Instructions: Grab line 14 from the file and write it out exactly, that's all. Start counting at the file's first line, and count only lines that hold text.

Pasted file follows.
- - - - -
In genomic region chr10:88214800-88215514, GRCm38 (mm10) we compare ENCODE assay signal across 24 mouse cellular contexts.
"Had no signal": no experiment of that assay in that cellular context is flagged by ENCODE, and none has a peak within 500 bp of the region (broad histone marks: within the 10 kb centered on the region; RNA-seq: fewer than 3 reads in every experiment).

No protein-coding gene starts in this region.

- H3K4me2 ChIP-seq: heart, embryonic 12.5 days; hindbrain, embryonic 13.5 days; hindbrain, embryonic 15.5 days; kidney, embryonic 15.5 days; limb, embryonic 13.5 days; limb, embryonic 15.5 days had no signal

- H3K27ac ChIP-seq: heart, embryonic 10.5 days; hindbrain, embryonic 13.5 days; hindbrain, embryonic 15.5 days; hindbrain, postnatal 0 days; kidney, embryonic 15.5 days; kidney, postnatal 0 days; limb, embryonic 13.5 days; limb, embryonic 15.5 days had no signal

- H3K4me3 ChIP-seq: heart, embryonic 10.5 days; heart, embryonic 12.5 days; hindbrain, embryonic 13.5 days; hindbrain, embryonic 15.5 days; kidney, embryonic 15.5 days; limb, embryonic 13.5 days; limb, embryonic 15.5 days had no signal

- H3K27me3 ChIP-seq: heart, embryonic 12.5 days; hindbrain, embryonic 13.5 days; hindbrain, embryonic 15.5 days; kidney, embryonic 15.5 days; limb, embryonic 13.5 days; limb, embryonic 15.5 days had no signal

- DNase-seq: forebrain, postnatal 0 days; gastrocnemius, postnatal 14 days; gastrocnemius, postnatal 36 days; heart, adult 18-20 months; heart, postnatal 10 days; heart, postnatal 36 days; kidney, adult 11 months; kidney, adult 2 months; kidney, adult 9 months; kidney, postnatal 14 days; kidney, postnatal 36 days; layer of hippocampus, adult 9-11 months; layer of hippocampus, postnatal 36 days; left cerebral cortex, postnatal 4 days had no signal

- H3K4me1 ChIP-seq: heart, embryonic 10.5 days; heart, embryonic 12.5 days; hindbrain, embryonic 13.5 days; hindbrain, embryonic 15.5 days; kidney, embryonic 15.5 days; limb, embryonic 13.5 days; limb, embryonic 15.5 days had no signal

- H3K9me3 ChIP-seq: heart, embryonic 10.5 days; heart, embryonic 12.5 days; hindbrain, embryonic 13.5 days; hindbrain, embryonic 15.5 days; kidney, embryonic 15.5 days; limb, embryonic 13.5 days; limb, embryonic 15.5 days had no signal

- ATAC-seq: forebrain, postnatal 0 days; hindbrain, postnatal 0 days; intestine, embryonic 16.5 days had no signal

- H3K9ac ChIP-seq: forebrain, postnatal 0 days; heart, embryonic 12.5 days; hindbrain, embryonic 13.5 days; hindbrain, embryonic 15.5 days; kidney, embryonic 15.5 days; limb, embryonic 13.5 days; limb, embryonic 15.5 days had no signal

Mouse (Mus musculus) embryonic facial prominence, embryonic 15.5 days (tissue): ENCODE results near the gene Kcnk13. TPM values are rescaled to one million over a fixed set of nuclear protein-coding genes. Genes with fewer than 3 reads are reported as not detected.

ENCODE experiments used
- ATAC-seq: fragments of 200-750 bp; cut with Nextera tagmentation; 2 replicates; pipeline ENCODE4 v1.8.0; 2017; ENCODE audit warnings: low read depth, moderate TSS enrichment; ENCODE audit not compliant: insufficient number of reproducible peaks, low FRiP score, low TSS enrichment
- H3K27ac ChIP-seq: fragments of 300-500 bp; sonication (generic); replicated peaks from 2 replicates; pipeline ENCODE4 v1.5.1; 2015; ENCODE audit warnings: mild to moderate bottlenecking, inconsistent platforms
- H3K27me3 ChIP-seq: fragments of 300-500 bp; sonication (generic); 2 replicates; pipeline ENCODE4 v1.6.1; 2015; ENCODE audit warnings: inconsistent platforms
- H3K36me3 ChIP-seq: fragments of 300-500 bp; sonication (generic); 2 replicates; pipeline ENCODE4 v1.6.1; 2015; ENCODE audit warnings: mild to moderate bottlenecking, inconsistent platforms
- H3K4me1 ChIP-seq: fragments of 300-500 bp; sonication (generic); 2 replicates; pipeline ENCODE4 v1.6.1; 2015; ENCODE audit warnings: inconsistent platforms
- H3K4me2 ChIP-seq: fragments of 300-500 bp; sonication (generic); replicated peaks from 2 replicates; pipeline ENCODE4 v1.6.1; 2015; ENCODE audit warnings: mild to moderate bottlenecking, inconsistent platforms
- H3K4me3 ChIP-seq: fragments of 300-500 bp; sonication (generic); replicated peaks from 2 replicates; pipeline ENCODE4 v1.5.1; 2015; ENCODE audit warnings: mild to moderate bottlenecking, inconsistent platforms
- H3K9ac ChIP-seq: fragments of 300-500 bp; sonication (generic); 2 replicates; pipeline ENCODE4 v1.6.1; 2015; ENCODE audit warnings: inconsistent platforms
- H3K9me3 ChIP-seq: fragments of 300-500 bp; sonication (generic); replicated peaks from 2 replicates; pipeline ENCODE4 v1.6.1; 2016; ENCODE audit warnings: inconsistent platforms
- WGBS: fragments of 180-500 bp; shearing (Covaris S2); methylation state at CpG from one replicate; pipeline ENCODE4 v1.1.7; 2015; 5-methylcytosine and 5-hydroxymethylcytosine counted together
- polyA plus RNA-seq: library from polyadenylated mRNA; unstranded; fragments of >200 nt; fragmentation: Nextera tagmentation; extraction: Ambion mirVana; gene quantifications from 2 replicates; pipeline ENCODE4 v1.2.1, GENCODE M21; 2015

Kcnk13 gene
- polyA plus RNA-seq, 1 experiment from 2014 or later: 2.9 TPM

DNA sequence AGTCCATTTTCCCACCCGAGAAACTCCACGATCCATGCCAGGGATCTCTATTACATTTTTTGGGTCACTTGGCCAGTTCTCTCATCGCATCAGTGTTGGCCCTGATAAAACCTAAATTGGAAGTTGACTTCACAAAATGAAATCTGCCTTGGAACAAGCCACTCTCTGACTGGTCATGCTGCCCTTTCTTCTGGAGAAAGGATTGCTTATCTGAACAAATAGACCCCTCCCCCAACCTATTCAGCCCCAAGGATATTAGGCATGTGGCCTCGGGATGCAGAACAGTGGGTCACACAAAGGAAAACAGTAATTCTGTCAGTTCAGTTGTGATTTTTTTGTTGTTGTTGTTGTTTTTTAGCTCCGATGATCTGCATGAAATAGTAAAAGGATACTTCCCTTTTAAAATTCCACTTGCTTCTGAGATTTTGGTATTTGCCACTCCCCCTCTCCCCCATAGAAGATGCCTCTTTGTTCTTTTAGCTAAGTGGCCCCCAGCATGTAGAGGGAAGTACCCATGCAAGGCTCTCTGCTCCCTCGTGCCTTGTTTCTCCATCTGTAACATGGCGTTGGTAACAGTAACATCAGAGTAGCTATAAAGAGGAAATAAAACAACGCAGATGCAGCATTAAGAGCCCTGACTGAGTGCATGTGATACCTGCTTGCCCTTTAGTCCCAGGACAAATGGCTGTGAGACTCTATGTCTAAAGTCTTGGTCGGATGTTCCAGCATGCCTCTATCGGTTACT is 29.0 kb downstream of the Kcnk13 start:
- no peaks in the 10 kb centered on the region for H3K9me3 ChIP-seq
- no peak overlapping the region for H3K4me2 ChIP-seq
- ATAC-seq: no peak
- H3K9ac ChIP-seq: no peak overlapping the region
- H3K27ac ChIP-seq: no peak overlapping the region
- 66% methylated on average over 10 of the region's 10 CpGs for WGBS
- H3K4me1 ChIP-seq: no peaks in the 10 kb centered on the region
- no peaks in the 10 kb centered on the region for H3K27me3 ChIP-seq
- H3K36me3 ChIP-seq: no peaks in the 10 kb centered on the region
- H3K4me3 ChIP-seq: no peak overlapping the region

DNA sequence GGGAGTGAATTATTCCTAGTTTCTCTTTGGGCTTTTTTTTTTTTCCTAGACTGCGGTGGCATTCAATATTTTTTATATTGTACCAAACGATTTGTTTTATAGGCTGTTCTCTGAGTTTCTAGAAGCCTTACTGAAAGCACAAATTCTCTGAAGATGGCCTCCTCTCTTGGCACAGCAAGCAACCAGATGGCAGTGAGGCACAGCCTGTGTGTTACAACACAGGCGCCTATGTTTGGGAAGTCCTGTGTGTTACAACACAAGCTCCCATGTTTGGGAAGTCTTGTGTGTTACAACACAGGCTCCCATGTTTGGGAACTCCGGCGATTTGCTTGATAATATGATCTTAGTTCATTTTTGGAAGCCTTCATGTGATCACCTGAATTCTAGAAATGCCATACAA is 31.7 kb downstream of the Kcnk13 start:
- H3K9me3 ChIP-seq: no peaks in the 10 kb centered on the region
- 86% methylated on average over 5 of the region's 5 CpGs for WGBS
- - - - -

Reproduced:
ENCODE experiments used